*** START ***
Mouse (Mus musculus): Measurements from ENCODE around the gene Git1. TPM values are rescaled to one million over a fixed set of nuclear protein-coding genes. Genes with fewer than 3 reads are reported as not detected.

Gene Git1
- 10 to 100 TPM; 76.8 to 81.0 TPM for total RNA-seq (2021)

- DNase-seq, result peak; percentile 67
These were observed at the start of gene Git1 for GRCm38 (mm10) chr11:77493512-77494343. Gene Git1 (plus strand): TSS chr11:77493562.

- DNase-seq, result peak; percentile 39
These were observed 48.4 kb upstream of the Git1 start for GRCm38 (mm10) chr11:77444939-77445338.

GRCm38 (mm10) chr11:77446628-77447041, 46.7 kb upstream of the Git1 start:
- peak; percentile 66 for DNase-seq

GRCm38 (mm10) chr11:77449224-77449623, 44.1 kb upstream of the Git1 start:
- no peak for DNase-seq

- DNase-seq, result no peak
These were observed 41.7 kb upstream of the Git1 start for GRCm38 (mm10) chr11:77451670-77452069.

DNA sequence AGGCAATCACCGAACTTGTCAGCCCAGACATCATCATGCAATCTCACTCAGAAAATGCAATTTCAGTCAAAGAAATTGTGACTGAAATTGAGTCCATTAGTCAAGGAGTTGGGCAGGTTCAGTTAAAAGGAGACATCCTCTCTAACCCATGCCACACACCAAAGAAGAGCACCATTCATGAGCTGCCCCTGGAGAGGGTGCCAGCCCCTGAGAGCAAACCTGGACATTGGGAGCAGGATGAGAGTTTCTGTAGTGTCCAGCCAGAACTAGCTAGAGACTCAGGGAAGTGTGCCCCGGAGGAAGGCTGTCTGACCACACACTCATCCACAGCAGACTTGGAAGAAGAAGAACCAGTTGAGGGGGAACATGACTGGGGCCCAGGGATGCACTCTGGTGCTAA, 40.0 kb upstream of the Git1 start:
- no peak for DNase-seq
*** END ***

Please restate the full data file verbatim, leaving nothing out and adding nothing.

Mouse (Mus musculus): Measurements from ENCODE around the gene Git1. TPM values are rescaled to one million over a fixed set of nuclear protein-coding genes. Genes with fewer than 3 reads are reported as not detected.

Gene Git1
- 10 to 100 TPM; 76.8 to 81.0 TPM for total RNA-seq (2021)

- DNase-seq, result peak; percentile 67
These were observed at the start of gene Git1 for GRCm38 (mm10) chr11:77493512-77494343. Gene Git1 (plus strand): TSS chr11:77493562.

- DNase-seq, result peak; percentile 39
These were observed 48.4 kb upstream of the Git1 start for GRCm38 (mm10) chr11:77444939-77445338.

GRCm38 (mm10) chr11:77446628-77447041, 46.7 kb upstream of the Git1 start:
- peak; percentile 66 for DNase-seq

GRCm38 (mm10) chr11:77449224-77449623, 44.1 kb upstream of the Git1 start:
- no peak for DNase-seq

- DNase-seq, result no peak
These were observed 41.7 kb upstream of the Git1 start for GRCm38 (mm10) chr11:77451670-77452069.

DNA sequence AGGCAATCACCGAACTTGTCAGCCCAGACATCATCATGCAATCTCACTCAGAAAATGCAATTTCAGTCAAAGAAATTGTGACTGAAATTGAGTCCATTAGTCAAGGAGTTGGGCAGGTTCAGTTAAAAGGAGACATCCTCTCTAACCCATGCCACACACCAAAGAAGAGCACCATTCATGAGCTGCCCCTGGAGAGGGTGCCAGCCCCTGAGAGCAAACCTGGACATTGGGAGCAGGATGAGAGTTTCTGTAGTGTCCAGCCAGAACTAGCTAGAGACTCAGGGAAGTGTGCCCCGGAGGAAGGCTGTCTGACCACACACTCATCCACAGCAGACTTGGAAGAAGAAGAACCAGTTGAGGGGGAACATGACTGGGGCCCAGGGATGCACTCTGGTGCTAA, 40.0 kb upstream of the Git1 start:
- no peak for DNase-seq